Why Didn't New Jersey Mayors Stand Up to Chris Christie?

The best way to stop a bully is to speak out—but disappointingly, Garden State officials waited until the governor was vulnerable to air their complaints.
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Hoboken Mayor Dawn Zimmer with Governor Chris Christie at a Sandy relief station. (Reuters)

Bullying is collaborative. It’s a transaction between bullies, victims who are unable or unwilling to defend themselves, and, in most cases, onlookers who are too cowardly or self-interested to intervene. Children and teens have developmental excuses for not standing up to bullying, in defense of themselves or others. Adults have none.

So I don’t have much sympathy for New Jersey mayors complaining belatedly of Chris Christie’s bullying now that he’s vulnerable. Or, rather, I won’t have much sympathy for them if it becomes clear that Christie merely engaged in bullying and not high-stakes abuse of power. If allegations that he held Sandy aid and other entitlements hostage are true, then he wasn’t simply a bully intent on taunting or humiliating people. He was running a protection racket.

The decision to resist or submit to extortion is harder and more complicated than the obligation to call out a bully. A governor who uses the welfare of citizens as leverage in “negotiations” presents local political leaders with moral and practical dilemmas. Assuming that they’re focused in good faith on their constituents’ public interests more than their own private interests in reelection, they have to balance the indirect, cumulative harm of cooperating with an extortionist governor and helping to consolidate his power with the direct, immediate harm of not cooperating with him. What’s a mayor to do?

There’s no reliably right answer. You can only weigh the particular, competing harms in particular cases in the hope of discerning a greater good. In this case, given Christie’s feasible presidential ambitions, the potential, long-term harm to the nation of submitting to his alleged extortion was considerable. It pointed to the hard path of greatest resistance and a possible (not inevitable) sacrifice of local interests.

That’s easy for me to say, any number of New Jersey politicians might respond, given my position as an observer. Besides, politics is, in part, the art of soft extortion, as well as compromise. Politicians are persuaded by promises of rewards for their districts, the withholding of which may be a form of punishment. Abolishing earmarks, for example, arguably contributed to congressional dysfunction.

But withholding a reward, like money for a bridge to nowhere, is a lot more benign than withholding an entitlement or a necessity—equal access to the governor and emergency disaster aid. If allegations by Hoboken Mayor Dawn Zimmer and others are true, then Christie wasn’t the usual wheeler-dealer using rewards in order to enable compromise. He was a thug, which meant that the costs of defying him were high but the costs of not defying him even higher.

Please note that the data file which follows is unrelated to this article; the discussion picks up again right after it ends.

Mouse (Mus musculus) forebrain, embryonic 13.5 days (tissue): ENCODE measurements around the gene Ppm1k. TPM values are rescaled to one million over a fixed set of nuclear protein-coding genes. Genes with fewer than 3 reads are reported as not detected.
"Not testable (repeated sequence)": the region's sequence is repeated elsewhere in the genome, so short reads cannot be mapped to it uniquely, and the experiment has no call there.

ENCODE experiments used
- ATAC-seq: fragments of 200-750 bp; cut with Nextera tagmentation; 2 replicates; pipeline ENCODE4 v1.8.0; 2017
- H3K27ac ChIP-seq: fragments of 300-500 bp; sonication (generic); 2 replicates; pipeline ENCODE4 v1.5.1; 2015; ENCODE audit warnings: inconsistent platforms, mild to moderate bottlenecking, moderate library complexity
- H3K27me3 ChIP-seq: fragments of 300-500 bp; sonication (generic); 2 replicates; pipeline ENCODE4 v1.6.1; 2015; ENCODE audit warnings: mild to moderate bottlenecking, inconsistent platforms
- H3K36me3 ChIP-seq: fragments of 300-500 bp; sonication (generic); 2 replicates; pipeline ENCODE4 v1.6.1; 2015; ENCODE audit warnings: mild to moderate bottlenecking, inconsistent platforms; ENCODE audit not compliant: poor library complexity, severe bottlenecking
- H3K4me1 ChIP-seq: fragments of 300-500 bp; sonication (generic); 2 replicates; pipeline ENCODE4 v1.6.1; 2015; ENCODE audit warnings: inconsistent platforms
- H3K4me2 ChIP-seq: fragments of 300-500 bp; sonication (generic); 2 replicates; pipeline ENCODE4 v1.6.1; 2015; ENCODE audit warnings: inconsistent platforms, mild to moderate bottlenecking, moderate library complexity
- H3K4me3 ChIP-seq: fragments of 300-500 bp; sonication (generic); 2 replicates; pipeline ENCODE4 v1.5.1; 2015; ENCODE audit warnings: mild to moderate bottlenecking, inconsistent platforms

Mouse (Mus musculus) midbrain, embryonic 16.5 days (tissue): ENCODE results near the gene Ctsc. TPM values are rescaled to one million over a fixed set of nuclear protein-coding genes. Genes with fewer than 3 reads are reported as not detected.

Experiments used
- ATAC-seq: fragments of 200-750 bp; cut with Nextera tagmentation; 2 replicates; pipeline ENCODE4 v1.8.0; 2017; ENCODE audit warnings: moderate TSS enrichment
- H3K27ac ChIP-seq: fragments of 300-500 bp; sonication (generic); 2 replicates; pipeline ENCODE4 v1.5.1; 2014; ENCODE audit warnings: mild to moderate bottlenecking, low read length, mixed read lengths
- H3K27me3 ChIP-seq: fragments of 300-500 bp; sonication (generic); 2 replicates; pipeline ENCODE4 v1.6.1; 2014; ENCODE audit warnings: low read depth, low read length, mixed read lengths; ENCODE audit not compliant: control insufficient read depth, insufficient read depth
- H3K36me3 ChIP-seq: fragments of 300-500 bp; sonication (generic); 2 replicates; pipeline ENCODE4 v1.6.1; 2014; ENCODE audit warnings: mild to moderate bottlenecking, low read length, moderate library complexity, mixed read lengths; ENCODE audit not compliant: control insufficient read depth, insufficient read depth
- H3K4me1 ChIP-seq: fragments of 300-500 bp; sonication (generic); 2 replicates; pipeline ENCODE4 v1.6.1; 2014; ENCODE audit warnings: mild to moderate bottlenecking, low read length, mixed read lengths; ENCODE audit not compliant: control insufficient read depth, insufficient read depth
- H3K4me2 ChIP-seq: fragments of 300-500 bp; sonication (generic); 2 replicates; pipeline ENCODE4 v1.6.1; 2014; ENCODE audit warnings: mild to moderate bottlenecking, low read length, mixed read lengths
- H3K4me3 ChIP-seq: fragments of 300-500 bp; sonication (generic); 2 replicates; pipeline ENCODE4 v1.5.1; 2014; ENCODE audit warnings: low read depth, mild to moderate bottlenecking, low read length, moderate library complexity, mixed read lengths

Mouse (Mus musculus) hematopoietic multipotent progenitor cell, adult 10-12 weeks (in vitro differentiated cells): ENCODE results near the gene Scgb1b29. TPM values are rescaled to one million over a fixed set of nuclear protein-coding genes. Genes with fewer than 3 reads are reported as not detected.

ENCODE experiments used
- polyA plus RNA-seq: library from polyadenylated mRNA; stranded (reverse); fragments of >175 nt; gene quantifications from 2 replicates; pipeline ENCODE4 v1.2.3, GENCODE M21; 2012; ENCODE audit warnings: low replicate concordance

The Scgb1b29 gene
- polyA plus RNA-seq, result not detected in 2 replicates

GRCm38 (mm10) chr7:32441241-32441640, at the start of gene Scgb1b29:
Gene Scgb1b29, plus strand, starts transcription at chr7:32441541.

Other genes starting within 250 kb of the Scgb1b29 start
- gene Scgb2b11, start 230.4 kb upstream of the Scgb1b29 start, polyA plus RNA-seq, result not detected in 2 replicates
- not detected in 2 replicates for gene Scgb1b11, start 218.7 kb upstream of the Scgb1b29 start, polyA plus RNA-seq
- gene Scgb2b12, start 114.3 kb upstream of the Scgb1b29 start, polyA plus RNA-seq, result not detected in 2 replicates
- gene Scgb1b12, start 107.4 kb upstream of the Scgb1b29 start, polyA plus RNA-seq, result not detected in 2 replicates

Defiance would have been hard but not impossible, I suspect, even in New Jersey, especially if more than one besieged Democratic mayor had spoken up. If they had publicly accused Christie of threatening their constituents for declining to endorse him or his pet projects would Christie have followed through with his threats and punished scores of voters before an election? It’s hard to imagine.

Did any of the mayors who reportedly obliged Christie out of fear of not obliging him consider the alternatives? “I had to sit down and think about … what is my town getting,” one Camden County mayor told The Washington Post. “I made the endorsement based on who was with [my town],” another remarked. It’s not surprising or inappropriate for local politicians to reflexively privilege immediate local interests, especially in the aftermath of a disaster. But, in this case, given the national as well as statewide interests involved, it’s a little disappointing. It seems weak as well as parochial. The explanation for her initial silence offered by Hoboken Mayor Dawn Zimmer “is the same one heard in a lot of middle schools,” New Yorker writer Amy Davidson remarked. I agree, and think it’s long past time she graduated. 

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Wendy Kaminer is an author, lawyer, and civil libertarian. She is the author of I'm Dysfunctional, You're Dysfunctional, and a past recipient of a Guggenheim Fellowship. More

Wendy Kaminer is a lawyer and social critic who has been a contributing editor of The Atlantic since 1991. She writes about law, liberty, feminism, religion and popular culture and has written eight books, including Worst InstinctsFree for All; Sleeping with Extra-Terrestrials; and I'm Dysfunctional, You're Dysfunctional. Kaminer worked as a staff attorney in the New York Legal Aid Society and in the New York City Mayor's Office and was awarded a Guggenheim Fellowship in 1993. She is a renowned contrarian who has tackled the issues of censorship and pornography, feminism, pop psychology, gender roles and identities, crime and the criminal-justice system, and gun control. Her articles and reviews have appeared in The Atlantic, The New York Times, The Wall Street Journal, Newsweek, The American Prospect, Dissent, The Nation, The Wilson Quarterly, Free Inquiry, and spiked-online.com. Her commentaries have aired on National Public Radio. She serves on the board of the Bill of Rights Defense Committee, the advisory boards of the Foundation for Individual Rights in Education and the Secular Coalition for America, and is a member of the Massachusetts State Advisory Committee to the U.S. Civil Rights Commission.

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